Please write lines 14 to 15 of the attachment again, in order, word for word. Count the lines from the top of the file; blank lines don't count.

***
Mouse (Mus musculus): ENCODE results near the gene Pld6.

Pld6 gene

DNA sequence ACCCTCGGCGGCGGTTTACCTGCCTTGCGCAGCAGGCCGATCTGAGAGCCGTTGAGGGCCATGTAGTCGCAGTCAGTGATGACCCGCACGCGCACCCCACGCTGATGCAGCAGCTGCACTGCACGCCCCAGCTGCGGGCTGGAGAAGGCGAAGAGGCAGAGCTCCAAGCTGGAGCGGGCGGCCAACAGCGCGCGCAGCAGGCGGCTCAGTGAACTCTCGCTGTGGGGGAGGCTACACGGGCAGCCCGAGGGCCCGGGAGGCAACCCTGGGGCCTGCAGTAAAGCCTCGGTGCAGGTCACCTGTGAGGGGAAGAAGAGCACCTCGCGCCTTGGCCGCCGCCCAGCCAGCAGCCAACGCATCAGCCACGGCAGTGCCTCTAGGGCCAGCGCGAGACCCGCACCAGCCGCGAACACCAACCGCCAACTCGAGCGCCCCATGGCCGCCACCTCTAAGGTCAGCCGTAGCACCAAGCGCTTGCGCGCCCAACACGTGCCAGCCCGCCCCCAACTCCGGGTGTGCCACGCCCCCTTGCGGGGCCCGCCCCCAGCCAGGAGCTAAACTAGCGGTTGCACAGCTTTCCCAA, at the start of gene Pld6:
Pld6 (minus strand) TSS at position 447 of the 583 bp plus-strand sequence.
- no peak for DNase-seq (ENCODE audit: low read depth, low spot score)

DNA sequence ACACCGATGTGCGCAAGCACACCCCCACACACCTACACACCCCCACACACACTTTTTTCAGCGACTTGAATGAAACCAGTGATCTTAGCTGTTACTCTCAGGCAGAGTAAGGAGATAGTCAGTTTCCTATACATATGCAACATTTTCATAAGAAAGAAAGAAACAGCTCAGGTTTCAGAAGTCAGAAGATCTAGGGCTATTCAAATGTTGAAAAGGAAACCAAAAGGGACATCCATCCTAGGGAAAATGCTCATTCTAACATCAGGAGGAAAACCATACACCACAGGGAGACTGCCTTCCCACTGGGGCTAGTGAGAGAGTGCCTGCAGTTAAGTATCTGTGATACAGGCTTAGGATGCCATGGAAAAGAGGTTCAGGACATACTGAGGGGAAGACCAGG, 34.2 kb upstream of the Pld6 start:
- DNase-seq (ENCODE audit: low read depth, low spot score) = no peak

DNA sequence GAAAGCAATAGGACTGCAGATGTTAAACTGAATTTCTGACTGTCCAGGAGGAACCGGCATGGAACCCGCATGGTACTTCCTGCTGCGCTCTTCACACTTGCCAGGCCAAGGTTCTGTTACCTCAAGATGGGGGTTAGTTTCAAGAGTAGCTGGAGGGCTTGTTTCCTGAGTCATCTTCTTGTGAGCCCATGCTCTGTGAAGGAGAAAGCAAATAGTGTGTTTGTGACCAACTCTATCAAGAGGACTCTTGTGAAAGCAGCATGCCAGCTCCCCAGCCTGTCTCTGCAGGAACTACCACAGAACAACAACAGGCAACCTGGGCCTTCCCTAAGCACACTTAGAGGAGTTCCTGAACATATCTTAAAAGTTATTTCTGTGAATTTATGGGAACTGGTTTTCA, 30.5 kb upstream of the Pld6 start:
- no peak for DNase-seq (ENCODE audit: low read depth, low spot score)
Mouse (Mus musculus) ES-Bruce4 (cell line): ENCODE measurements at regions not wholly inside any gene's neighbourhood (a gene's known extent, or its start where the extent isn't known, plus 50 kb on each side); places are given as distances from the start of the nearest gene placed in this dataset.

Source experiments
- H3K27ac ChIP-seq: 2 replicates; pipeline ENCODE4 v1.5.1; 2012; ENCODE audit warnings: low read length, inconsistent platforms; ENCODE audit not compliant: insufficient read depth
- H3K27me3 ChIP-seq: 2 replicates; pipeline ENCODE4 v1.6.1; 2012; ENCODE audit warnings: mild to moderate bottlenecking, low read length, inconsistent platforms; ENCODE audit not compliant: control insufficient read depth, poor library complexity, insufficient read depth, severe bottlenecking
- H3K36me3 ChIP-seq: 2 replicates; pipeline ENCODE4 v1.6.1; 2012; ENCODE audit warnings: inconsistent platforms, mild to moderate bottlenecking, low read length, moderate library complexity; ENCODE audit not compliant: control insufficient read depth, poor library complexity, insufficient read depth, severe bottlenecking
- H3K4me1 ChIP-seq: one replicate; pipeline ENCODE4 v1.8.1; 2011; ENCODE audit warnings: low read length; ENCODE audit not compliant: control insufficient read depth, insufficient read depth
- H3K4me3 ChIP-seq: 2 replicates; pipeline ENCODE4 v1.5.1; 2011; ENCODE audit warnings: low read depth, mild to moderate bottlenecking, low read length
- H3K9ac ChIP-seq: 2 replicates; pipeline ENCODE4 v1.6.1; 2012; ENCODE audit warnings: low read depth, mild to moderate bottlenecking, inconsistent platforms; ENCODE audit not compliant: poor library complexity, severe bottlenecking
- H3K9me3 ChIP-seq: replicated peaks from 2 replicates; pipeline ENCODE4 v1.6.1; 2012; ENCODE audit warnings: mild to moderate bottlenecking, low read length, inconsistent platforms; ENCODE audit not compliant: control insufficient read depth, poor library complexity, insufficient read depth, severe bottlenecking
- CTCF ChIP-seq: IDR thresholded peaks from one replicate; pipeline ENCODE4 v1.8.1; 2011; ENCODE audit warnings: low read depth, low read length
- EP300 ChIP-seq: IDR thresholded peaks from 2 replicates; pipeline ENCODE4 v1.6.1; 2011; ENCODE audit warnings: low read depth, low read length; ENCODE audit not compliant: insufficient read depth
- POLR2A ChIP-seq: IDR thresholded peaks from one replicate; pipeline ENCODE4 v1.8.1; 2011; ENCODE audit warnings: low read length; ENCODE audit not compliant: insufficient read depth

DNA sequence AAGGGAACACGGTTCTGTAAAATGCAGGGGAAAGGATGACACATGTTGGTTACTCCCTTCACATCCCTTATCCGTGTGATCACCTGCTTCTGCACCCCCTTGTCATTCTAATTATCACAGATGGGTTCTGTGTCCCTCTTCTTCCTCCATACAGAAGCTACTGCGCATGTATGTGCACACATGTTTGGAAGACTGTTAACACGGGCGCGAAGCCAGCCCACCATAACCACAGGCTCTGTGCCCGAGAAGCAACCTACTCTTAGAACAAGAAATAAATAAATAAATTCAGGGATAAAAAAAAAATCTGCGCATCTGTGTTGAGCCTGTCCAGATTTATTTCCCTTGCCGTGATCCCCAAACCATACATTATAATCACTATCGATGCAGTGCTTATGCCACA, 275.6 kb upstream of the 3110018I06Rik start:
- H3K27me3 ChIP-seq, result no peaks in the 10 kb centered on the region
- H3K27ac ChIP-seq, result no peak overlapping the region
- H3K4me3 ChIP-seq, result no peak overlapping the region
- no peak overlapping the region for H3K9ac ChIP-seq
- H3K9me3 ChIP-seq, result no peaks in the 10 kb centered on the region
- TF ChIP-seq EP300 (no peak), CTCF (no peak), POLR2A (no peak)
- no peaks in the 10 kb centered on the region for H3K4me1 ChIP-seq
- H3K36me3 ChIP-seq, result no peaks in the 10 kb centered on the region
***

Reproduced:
- H3K36me3 ChIP-seq: 2 replicates; pipeline ENCODE4 v1.6.1; 2012; ENCODE audit warnings: inconsistent platforms, mild to moderate bottlenecking, low read length, moderate library complexity; ENCODE audit not compliant: control insufficient read depth, poor library complexity, insufficient read depth, severe bottlenecking
- H3K4me1 ChIP-seq: one replicate; pipeline ENCODE4 v1.8.1; 2011; ENCODE audit warnings: low read length; ENCODE audit not compliant: control insufficient read depth, insufficient read depth